In any event, here are front and back comparisons against some other pens, writing in a Levenger twin ring notebook, which I chose precisely because it is not impervious to feathering and bleedthrough, and thus gives a better comparison:

Tombow Object Rollerball Writing Sample

Tombow Object Rollerball - bleedthrough
The dashes show the lines  with Tombow bleedthrough. For comparison, each "F" marks fountain pen writing with Aurora Black.

Note that the bleedthrough on the Tombow Rollerball is significantly worse than the other rollerballs and is closer to the fountain pen ink bleedthrough of Aurora Black in a couple of wet-writing nibs. And, while I couldn't get a good close-up picture to show it, feathering is also significantly worse with the Tombow than with the Lamy or Ohto.

If I were a patient man, I would experiment with other rollerball refills to see if any fit this pen and write better. But I am not a patient man. Not only am I too impatient to go chasing after different rollerball refills, I'm also too impatient to go through the trouble of putting this up on eBay. You can get a brand new one for $20. I'm not about to spend all that time putting up an eBay listing (mine tend to take a long time, because I'm too picky about pictures and text) so I can clear $10 after shipping. I'd rather give this away to a reader. Hence . . .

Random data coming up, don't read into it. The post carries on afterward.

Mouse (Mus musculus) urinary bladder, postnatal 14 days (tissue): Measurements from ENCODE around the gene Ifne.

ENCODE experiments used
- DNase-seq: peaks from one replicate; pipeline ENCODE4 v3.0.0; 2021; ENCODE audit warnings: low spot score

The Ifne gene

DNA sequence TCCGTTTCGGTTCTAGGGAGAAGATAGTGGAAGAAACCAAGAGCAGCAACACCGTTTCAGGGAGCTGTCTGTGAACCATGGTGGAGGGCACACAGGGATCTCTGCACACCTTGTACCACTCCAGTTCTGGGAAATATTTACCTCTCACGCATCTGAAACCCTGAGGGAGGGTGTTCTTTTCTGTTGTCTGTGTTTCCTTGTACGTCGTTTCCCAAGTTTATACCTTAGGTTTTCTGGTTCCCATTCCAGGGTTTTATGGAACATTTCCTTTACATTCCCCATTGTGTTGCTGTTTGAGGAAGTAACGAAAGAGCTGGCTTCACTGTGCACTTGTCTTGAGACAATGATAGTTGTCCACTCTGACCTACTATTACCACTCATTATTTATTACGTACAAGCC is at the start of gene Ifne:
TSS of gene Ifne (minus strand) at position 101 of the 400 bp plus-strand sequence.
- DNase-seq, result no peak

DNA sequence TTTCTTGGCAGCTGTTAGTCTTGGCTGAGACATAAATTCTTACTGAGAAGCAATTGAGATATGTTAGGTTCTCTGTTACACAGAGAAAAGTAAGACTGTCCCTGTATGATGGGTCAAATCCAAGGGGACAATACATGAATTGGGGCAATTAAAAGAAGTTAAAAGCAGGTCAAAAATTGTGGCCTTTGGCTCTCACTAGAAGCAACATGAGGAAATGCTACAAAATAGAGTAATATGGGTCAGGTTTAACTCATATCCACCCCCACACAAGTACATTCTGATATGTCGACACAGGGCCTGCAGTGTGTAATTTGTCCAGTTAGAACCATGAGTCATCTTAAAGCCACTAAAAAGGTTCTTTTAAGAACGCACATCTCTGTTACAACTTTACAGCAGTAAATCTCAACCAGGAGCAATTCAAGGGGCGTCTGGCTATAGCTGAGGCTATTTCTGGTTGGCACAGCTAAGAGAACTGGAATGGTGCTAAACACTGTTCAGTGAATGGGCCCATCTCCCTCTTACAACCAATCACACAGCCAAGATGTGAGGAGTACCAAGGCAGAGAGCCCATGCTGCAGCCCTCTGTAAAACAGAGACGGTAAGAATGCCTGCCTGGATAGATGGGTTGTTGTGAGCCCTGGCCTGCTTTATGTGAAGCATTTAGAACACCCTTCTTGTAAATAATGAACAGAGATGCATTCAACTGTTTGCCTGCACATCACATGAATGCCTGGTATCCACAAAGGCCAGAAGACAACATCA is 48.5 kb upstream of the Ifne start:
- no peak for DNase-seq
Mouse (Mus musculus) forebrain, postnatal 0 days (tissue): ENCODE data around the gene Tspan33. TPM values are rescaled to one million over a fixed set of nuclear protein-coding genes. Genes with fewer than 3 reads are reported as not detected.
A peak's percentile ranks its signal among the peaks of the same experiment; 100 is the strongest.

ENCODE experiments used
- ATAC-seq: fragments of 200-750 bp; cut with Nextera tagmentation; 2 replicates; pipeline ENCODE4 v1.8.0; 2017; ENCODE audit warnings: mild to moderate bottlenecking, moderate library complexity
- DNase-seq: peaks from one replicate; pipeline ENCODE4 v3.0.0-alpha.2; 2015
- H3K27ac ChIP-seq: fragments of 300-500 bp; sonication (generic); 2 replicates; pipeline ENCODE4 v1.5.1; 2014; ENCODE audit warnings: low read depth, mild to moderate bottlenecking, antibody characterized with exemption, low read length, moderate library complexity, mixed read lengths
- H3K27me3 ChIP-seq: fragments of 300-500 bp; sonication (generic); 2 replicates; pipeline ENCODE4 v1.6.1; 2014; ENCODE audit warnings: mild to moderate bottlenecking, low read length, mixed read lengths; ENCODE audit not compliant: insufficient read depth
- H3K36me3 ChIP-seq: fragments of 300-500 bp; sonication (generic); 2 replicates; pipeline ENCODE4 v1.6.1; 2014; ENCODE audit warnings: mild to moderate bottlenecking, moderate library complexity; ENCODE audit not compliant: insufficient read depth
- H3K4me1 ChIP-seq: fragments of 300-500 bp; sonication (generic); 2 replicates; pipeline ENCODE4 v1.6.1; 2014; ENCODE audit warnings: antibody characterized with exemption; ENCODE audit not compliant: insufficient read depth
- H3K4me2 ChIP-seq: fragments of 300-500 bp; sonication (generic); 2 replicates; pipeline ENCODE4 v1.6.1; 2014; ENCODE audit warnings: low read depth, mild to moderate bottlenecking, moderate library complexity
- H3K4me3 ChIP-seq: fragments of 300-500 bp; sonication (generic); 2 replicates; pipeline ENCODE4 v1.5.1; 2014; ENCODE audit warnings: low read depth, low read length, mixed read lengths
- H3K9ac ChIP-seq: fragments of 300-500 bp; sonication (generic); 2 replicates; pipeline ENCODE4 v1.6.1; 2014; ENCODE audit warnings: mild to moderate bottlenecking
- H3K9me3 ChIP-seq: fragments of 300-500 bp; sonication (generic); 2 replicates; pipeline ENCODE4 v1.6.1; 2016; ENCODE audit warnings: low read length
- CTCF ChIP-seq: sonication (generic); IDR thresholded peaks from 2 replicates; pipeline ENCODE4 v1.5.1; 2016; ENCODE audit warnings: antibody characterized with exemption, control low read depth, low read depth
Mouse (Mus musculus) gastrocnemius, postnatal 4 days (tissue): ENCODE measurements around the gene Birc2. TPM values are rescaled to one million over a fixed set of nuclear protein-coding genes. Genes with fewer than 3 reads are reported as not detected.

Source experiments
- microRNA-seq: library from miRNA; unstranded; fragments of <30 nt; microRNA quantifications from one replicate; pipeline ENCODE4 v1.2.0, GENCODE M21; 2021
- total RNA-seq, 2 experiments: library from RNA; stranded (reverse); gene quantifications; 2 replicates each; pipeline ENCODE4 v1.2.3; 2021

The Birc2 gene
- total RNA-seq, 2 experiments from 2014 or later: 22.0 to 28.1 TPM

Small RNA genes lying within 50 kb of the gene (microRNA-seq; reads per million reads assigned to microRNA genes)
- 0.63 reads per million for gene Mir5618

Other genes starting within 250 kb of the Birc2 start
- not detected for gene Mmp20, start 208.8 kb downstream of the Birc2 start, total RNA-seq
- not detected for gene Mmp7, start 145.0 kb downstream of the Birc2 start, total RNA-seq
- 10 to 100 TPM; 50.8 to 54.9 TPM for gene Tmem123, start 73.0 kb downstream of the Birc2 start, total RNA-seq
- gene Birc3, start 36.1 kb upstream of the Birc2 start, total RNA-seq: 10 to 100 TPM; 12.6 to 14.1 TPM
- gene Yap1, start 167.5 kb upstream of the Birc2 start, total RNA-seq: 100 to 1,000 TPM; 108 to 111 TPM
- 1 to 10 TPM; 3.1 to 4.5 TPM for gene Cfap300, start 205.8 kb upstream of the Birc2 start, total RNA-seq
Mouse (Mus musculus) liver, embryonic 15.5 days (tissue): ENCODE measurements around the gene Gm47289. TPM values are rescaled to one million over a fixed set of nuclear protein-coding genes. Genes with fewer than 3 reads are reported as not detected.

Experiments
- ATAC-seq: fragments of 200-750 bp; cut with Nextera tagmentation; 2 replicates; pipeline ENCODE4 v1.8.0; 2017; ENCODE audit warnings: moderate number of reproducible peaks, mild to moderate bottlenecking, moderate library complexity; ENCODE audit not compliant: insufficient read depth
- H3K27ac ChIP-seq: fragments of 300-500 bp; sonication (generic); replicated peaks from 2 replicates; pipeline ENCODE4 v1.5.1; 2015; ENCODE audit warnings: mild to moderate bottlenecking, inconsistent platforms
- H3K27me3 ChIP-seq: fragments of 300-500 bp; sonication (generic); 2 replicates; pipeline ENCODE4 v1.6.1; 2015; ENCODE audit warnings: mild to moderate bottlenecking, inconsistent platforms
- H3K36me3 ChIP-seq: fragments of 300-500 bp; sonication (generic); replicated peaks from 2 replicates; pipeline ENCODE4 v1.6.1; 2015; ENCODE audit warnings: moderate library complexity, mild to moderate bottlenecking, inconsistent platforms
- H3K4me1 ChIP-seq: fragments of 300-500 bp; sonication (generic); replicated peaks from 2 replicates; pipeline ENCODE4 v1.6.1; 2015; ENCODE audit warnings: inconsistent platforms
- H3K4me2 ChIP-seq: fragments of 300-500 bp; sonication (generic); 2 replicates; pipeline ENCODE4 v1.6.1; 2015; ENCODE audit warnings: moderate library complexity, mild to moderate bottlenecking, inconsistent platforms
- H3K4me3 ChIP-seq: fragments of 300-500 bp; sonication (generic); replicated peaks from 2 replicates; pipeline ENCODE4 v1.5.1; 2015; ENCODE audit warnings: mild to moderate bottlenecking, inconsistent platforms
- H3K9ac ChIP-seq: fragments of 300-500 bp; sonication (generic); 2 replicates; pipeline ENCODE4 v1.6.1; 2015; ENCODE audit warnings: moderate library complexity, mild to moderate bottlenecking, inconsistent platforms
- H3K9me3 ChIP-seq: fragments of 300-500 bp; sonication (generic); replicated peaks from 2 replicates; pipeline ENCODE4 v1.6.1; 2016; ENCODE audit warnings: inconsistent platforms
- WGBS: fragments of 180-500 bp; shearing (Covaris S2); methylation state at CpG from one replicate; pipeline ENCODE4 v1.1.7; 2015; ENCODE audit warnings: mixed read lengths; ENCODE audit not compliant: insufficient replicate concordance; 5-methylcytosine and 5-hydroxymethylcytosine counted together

The Giveway

I'm going to make this one easy on you. You don't need to leave a comment. You just have to shoot me an email at notebookeresqATgmail.com, but your subject line must be exactly:


Emails work better than comments because that way I can get in touch with the winner, and the required subject line allows me to filter for the entries easily. The winner will be chosen by using the random number generator at random.org. If you win, I will contact you and ask for your online profile name and link so I can post the winner's name with a link to the winner's online profile. (If you don't have one, don't worry, you're still eligible.)

Good luck! (And, as usual, you can find more photos in my Flickr photo set.)

UPDATE: Oh yeah, I almost forgot . . . I'll keep the entry period going through midnight Sunday night on March 11. The time stamp on the email will determine whether it is timely, and I have no idea whether the email gets stamped with your local time or with my time, so play it safe. Also, the giveaway is open to anyone, but if you want me to ship it outside the USA, you will have to pay shipping.



  1. I own several Tombow Objects - all fountain pens, however. I think it's a great pen, but I seem to be in a minority.

    The pink version is an older model - that Swedish site shows the old colour range, including the green which I own. The older Objects have a metal nib section (not plastic) which makes them heavier. I prefer that; clearly others didn't.

    I'll try to enter your giveaway - because I don't have a silver Object in my collection!

  2. This is very stylish pen to use. The metal nib of this pen is very nice. People can use this low cost pen in very long time.